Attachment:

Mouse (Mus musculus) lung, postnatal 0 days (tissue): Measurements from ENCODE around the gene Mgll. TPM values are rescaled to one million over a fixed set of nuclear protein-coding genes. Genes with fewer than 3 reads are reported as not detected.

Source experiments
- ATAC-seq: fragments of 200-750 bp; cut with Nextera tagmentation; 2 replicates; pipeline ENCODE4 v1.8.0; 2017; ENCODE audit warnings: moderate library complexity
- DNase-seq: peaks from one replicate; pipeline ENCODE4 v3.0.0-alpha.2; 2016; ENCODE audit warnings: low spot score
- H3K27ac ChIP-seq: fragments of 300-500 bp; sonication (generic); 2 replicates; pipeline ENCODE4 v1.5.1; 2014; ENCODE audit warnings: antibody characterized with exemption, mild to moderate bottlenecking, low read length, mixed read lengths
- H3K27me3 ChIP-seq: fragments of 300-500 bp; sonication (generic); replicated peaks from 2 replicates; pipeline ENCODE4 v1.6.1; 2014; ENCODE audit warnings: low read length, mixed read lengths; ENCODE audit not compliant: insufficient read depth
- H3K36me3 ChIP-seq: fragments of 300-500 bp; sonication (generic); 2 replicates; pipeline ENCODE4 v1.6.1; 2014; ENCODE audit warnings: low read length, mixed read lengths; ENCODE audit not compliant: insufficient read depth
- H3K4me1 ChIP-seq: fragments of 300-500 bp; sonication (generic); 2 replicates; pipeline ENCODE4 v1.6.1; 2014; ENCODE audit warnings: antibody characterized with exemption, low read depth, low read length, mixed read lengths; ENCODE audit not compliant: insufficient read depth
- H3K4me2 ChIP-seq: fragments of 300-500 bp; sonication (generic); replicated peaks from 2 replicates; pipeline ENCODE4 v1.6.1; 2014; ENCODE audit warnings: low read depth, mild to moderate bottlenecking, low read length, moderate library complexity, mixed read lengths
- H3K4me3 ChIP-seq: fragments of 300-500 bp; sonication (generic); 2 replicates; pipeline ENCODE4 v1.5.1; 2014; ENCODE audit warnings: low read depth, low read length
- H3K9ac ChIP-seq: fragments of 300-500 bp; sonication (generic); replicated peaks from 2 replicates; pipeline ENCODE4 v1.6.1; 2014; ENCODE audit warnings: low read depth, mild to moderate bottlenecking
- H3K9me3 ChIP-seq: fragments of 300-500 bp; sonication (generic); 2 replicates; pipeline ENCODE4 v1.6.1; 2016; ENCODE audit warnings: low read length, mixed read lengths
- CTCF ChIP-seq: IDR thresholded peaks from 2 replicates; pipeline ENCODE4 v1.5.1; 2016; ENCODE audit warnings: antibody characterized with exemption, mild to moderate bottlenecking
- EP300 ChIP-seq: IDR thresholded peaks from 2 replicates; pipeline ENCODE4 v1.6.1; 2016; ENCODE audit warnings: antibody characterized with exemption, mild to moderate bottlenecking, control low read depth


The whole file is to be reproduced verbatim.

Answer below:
Mouse (Mus musculus) lung, postnatal 0 days (tissue): Measurements from ENCODE around the gene Mgll. TPM values are rescaled to one million over a fixed set of nuclear protein-coding genes. Genes with fewer than 3 reads are reported as not detected.

Source experiments
- ATAC-seq: fragments of 200-750 bp; cut with Nextera tagmentation; 2 replicates; pipeline ENCODE4 v1.8.0; 2017; ENCODE audit warnings: moderate library complexity
- DNase-seq: peaks from one replicate; pipeline ENCODE4 v3.0.0-alpha.2; 2016; ENCODE audit warnings: low spot score
- H3K27ac ChIP-seq: fragments of 300-500 bp; sonication (generic); 2 replicates; pipeline ENCODE4 v1.5.1; 2014; ENCODE audit warnings: antibody characterized with exemption, mild to moderate bottlenecking, low read length, mixed read lengths
- H3K27me3 ChIP-seq: fragments of 300-500 bp; sonication (generic); replicated peaks from 2 replicates; pipeline ENCODE4 v1.6.1; 2014; ENCODE audit warnings: low read length, mixed read lengths; ENCODE audit not compliant: insufficient read depth
- H3K36me3 ChIP-seq: fragments of 300-500 bp; sonication (generic); 2 replicates; pipeline ENCODE4 v1.6.1; 2014; ENCODE audit warnings: low read length, mixed read lengths; ENCODE audit not compliant: insufficient read depth
- H3K4me1 ChIP-seq: fragments of 300-500 bp; sonication (generic); 2 replicates; pipeline ENCODE4 v1.6.1; 2014; ENCODE audit warnings: antibody characterized with exemption, low read depth, low read length, mixed read lengths; ENCODE audit not compliant: insufficient read depth
- H3K4me2 ChIP-seq: fragments of 300-500 bp; sonication (generic); replicated peaks from 2 replicates; pipeline ENCODE4 v1.6.1; 2014; ENCODE audit warnings: low read depth, mild to moderate bottlenecking, low read length, moderate library complexity, mixed read lengths
- H3K4me3 ChIP-seq: fragments of 300-500 bp; sonication (generic); 2 replicates; pipeline ENCODE4 v1.5.1; 2014; ENCODE audit warnings: low read depth, low read length
- H3K9ac ChIP-seq: fragments of 300-500 bp; sonication (generic); replicated peaks from 2 replicates; pipeline ENCODE4 v1.6.1; 2014; ENCODE audit warnings: low read depth, mild to moderate bottlenecking
- H3K9me3 ChIP-seq: fragments of 300-500 bp; sonication (generic); 2 replicates; pipeline ENCODE4 v1.6.1; 2016; ENCODE audit warnings: low read length, mixed read lengths
- CTCF ChIP-seq: IDR thresholded peaks from 2 replicates; pipeline ENCODE4 v1.5.1; 2016; ENCODE audit warnings: antibody characterized with exemption, mild to moderate bottlenecking
- EP300 ChIP-seq: IDR thresholded peaks from 2 replicates; pipeline ENCODE4 v1.6.1; 2016; ENCODE audit warnings: antibody characterized with exemption, mild to moderate bottlenecking, control low read depth